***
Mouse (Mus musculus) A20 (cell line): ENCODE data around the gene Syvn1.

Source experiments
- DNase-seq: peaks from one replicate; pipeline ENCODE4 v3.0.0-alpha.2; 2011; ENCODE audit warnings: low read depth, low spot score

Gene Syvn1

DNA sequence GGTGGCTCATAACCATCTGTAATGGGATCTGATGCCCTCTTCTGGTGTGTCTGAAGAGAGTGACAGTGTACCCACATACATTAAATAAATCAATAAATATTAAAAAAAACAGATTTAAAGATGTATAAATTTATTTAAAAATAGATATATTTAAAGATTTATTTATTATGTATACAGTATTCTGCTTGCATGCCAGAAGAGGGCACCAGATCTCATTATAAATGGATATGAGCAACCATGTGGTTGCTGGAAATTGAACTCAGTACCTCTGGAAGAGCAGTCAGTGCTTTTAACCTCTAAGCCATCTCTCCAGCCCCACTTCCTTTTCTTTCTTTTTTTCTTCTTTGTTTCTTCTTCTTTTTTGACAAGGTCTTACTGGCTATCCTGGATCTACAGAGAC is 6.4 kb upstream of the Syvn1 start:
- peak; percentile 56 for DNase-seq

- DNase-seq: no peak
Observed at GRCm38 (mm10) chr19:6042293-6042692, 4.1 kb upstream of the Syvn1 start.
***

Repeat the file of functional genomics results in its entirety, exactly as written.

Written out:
Mouse (Mus musculus) A20 (cell line): ENCODE data around the gene Syvn1.

Source experiments
- DNase-seq: peaks from one replicate; pipeline ENCODE4 v3.0.0-alpha.2; 2011; ENCODE audit warnings: low read depth, low spot score

Gene Syvn1

DNA sequence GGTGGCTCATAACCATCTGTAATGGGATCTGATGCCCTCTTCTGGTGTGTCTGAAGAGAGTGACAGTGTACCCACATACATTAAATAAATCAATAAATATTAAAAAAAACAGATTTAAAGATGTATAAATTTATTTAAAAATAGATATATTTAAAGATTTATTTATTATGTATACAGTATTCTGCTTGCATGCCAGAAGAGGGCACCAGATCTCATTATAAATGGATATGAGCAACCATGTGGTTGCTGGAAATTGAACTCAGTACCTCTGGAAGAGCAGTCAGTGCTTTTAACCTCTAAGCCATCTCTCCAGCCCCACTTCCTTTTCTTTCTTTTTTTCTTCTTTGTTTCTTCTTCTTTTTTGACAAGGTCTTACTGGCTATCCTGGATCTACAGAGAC is 6.4 kb upstream of the Syvn1 start:
- peak; percentile 56 for DNase-seq

- DNase-seq: no peak
Observed at GRCm38 (mm10) chr19:6042293-6042692, 4.1 kb upstream of the Syvn1 start.